Editor’s note: Todd Cohen is editor and publisher of The Philanthropy Journal.

RALEIGH, N.C. – Ripped apart by a culture of greed and blame, the U.S. has become its own worst enemy, and we need a commitment to public service to help make ourselves whole again.

After its struggle and sacrifice during the Great Depression, “the greatest generation” defeated the Axis powers in World War II and powered the post-war economic boom.

But despite our economic and military might, we have lost our way, trapped in a self-fulfilling cycle of fear, hate, intolerance, finger-pointing, self-absorption and a righteous and unearned sense of entitlement.

Despite the mess we are in, Tom Brokaw, the former NBC News anchor and author of the best-selling “The Greatest Generation,” has hope that the U.S. can reclaim its greatness.

We have failed as a people since 9/11 and during the current economic crisis to make anywhere near the kinds of sacrifices the men and women in our military have made in fighting a series of wars in the Gulf, Brokaw told nearly 650 people Oct. 18 at the Shelton National Leadership Forum at N.C. State University.

“It’s time for the rest of us to re-enlist as citizens,” Brokaw said at the Forum, created by Gen. H. Hugh Shelton, a North Carolina native and N.C. State graduate who served as chairman of the Joint Chiefs of Staff.

Brokaw proposed that six public-service academies be created, possibly at land-grant universities such as Cornell and Colorado State.

The academies, the civil equivalent of our military academies, would offer three-year fellowships supported through public-private partnerships.

Enrollment in the fellowships, Brokaw said, might be modeled on service in the Israeli Defense Forces, where national military service is mandatory for all citizens over age 18.

So fellows would serve after completing high school and before enrolling in college, and fellowships would include or be followed by service abroad.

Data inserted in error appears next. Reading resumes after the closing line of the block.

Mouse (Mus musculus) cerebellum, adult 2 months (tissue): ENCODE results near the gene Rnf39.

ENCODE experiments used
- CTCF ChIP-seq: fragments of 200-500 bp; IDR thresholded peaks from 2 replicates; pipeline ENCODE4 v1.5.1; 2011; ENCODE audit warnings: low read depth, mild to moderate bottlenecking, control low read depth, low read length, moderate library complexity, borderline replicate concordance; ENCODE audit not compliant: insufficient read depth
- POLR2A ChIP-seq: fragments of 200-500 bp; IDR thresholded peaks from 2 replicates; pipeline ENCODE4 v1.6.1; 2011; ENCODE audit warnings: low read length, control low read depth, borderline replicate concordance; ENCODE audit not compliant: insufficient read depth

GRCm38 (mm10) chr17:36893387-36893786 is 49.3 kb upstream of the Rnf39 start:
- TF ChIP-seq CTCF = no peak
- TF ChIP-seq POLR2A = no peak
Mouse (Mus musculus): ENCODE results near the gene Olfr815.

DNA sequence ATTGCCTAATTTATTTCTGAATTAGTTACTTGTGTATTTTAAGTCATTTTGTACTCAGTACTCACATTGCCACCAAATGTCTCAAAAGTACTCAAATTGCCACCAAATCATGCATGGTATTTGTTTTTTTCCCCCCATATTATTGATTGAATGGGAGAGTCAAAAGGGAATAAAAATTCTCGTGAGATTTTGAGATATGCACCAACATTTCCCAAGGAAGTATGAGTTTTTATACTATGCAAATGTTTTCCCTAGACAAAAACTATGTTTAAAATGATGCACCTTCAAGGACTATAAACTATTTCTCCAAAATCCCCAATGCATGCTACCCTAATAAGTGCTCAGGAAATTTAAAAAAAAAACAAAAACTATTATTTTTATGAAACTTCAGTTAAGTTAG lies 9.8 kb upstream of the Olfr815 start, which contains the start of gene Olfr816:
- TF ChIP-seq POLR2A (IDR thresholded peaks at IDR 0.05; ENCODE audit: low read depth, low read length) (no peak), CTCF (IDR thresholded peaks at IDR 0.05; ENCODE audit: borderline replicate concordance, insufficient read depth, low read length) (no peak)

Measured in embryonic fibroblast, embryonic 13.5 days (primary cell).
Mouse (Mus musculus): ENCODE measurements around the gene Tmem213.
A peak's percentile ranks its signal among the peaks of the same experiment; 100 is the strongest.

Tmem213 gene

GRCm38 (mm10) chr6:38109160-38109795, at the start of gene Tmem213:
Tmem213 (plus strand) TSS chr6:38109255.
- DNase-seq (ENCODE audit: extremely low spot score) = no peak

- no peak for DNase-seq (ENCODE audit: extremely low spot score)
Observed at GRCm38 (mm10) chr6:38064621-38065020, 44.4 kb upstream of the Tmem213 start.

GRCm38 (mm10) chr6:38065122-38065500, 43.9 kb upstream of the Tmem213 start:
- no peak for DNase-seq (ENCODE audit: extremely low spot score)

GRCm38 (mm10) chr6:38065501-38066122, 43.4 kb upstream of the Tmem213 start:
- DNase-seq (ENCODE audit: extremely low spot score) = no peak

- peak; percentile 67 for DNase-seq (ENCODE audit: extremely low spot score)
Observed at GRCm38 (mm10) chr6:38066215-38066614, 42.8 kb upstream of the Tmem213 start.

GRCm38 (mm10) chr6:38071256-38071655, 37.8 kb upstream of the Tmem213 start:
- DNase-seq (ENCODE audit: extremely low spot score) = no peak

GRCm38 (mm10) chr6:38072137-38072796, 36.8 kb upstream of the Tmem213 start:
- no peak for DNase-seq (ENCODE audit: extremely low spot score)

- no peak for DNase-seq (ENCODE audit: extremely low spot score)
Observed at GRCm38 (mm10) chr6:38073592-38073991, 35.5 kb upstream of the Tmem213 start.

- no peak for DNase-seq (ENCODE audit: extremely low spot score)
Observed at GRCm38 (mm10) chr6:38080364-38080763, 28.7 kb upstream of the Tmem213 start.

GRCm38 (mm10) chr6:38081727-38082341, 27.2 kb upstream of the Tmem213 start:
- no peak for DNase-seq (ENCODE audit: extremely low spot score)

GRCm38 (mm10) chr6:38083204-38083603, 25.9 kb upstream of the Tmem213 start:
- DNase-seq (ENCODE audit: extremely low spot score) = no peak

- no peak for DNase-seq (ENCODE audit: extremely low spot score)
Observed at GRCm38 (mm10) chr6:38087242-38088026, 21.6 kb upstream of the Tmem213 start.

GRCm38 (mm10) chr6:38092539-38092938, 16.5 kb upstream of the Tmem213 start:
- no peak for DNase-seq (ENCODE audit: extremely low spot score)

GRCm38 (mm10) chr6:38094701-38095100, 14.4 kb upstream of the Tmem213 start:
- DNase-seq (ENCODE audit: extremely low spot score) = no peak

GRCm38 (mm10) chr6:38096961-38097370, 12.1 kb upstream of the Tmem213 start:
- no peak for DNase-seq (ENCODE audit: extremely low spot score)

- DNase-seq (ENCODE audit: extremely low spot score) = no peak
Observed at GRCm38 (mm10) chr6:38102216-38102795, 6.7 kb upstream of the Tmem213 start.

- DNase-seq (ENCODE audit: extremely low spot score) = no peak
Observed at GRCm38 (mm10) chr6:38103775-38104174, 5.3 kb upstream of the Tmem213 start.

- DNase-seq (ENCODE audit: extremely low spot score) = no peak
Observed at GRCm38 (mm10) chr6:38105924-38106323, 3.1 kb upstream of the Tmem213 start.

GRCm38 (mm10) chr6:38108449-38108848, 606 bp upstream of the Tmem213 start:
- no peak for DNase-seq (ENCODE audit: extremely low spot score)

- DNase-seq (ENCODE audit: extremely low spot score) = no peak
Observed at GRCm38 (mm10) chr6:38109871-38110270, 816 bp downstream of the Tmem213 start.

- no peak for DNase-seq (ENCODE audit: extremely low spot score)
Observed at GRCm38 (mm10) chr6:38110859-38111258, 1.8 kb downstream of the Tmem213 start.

Graduates of the academies, like people mustering out of the Israeli Defense Forces, Brokaw said, would be more mature when they enrolled in college, having learned important life lessons and critical skills such as managing risk and serving on a team.

Graduates of the academies also would function as a kind of “diplomatic special forces,” he said, sharing the best values of our society and culture with people in other countries, while learning about their culture and sharing what they learn when they return home.

Brokaw said America is under siege, both at home from the divisiveness in our society and politics, and abroad from fiercely competitive economic powers like China.

That competition, he said, is the economic and cultural equivalent of war.

And a key way to wage that war is through public service and the kind of sacrifice and commitment “the greatest generation” made to make America whole again after the devastation of the Great Depression and World War II.

So ultimately, Brokaw said, we need leadership.

Brokaw characterized our need for leadership by quoting the demand, if not the plea, from one of his young granddaughters when she was alone with her sister in a cabin during a camping trip while he and his wife were outside the cabin sleeping under the stars: “We need an adult – now.”

[Note: Brokaw’s newest book is “The Time of Our Lives.”]

(c) Philanthropy Journal

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